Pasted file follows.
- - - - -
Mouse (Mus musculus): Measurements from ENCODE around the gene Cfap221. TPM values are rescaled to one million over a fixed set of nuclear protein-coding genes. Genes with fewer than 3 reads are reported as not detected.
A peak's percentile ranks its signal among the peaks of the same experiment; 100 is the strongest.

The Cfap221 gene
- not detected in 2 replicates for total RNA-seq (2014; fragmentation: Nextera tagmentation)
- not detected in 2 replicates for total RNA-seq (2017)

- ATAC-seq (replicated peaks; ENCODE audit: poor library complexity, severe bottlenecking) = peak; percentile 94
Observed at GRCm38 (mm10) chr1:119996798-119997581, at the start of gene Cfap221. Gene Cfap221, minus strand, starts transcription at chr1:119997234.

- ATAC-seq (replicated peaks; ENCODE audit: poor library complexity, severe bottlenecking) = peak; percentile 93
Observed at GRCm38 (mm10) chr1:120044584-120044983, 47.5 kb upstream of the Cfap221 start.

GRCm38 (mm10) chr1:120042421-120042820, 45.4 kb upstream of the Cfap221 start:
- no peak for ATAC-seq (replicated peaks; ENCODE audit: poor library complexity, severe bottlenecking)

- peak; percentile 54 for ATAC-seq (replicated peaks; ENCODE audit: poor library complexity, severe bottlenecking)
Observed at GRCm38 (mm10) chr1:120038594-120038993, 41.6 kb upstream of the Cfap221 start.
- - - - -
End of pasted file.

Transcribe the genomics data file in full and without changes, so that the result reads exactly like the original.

Mouse (Mus musculus): Measurements from ENCODE around the gene Cfap221. TPM values are rescaled to one million over a fixed set of nuclear protein-coding genes. Genes with fewer than 3 reads are reported as not detected.
A peak's percentile ranks its signal among the peaks of the same experiment; 100 is the strongest.

The Cfap221 gene
- not detected in 2 replicates for total RNA-seq (2014; fragmentation: Nextera tagmentation)
- not detected in 2 replicates for total RNA-seq (2017)

- ATAC-seq (replicated peaks; ENCODE audit: poor library complexity, severe bottlenecking) = peak; percentile 94
Observed at GRCm38 (mm10) chr1:119996798-119997581, at the start of gene Cfap221. Gene Cfap221, minus strand, starts transcription at chr1:119997234.

- ATAC-seq (replicated peaks; ENCODE audit: poor library complexity, severe bottlenecking) = peak; percentile 93
Observed at GRCm38 (mm10) chr1:120044584-120044983, 47.5 kb upstream of the Cfap221 start.

GRCm38 (mm10) chr1:120042421-120042820, 45.4 kb upstream of the Cfap221 start:
- no peak for ATAC-seq (replicated peaks; ENCODE audit: poor library complexity, severe bottlenecking)

- peak; percentile 54 for ATAC-seq (replicated peaks; ENCODE audit: poor library complexity, severe bottlenecking)
Observed at GRCm38 (mm10) chr1:120038594-120038993, 41.6 kb upstream of the Cfap221 start.